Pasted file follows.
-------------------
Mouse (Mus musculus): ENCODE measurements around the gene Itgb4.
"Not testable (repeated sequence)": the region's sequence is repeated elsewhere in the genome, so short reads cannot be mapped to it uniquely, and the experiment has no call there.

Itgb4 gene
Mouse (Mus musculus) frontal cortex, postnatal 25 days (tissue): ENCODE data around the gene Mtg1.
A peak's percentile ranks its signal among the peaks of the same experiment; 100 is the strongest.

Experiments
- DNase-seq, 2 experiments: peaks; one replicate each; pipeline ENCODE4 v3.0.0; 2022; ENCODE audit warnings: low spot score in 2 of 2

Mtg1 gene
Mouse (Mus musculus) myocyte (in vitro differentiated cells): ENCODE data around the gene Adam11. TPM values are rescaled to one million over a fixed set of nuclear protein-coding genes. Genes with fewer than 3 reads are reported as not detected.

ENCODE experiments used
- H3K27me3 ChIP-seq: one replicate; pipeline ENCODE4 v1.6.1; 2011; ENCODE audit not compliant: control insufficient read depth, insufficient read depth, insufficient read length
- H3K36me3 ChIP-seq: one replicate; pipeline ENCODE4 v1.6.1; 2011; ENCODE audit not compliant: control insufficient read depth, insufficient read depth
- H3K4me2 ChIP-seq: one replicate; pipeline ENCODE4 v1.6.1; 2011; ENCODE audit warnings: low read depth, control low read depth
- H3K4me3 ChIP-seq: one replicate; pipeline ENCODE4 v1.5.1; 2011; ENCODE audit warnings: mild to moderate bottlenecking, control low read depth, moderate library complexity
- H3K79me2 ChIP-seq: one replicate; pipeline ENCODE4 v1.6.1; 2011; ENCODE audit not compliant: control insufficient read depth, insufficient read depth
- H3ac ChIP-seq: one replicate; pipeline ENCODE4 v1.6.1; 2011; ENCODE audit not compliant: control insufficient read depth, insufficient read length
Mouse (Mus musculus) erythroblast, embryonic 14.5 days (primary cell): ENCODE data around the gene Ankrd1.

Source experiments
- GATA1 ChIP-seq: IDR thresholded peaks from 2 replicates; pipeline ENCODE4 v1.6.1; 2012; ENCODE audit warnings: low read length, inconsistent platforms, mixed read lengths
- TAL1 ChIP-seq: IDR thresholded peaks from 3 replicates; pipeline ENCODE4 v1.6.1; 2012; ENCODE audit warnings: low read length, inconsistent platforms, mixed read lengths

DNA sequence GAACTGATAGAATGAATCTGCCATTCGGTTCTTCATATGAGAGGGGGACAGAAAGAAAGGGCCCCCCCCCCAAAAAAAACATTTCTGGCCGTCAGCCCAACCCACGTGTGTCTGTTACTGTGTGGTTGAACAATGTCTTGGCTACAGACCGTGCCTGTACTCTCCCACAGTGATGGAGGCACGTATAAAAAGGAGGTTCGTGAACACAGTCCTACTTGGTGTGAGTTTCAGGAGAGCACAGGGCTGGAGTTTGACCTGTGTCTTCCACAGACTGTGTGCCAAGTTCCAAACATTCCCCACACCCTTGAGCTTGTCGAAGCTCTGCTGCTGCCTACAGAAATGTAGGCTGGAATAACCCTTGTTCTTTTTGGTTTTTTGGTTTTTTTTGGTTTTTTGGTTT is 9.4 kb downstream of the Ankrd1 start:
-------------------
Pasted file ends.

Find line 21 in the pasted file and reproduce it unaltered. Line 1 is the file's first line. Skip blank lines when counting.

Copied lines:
DNA sequence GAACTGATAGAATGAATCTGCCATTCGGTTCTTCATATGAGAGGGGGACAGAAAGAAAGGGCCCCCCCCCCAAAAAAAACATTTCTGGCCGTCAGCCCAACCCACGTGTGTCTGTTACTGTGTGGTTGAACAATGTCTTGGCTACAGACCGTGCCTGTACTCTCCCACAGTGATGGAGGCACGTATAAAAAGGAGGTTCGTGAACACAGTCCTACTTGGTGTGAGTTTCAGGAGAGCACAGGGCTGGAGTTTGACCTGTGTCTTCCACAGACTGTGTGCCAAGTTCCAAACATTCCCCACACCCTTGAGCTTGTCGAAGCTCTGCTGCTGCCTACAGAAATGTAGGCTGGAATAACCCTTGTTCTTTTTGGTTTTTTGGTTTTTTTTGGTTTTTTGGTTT is 9.4 kb downstream of the Ankrd1 start: